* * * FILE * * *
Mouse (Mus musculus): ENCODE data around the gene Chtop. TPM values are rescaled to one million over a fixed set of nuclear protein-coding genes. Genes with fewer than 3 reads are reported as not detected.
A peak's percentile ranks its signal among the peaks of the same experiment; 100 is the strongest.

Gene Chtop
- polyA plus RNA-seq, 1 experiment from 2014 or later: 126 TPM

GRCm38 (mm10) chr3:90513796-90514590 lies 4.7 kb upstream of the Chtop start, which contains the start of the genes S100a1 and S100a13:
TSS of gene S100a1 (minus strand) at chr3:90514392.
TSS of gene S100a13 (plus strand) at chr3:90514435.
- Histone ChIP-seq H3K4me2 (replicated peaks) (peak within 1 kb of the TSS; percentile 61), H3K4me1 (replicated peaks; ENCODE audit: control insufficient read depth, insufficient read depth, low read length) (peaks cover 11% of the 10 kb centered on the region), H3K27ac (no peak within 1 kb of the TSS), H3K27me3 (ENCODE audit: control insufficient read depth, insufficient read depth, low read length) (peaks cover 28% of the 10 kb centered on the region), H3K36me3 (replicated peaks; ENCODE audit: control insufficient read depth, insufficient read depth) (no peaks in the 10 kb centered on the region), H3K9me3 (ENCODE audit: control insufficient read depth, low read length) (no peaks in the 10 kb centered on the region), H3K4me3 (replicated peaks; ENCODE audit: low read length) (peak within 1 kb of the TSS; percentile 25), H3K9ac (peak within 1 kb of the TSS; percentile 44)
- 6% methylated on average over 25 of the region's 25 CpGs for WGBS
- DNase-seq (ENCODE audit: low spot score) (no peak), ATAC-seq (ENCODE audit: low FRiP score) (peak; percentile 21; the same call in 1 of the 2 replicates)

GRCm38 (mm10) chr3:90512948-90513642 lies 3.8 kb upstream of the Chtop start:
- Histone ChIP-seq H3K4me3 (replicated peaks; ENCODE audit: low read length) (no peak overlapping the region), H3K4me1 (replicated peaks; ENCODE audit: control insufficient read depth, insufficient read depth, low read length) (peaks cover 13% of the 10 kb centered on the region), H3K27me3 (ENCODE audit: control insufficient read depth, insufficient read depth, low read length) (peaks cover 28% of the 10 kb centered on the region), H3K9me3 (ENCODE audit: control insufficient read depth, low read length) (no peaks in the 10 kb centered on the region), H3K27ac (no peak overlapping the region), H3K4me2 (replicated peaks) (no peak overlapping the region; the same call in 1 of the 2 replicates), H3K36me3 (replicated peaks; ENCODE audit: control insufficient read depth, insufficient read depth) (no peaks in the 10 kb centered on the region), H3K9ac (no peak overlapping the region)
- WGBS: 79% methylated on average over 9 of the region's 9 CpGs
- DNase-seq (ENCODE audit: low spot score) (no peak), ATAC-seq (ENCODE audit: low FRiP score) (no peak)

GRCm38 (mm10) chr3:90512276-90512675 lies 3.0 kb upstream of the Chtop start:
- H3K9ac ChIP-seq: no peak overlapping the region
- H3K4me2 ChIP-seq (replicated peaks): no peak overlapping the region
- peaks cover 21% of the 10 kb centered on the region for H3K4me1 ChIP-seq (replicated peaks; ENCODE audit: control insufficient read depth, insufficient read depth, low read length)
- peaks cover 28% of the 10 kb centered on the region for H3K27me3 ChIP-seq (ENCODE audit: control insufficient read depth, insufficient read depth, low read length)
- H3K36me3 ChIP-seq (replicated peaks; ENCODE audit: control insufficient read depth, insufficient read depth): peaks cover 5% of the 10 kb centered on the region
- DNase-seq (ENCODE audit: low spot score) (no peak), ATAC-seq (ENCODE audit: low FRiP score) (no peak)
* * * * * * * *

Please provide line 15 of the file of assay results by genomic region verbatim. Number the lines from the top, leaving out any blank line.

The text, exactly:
GRCm38 (mm10) chr3:90512276-90512675 lies 3.0 kb upstream of the Chtop start: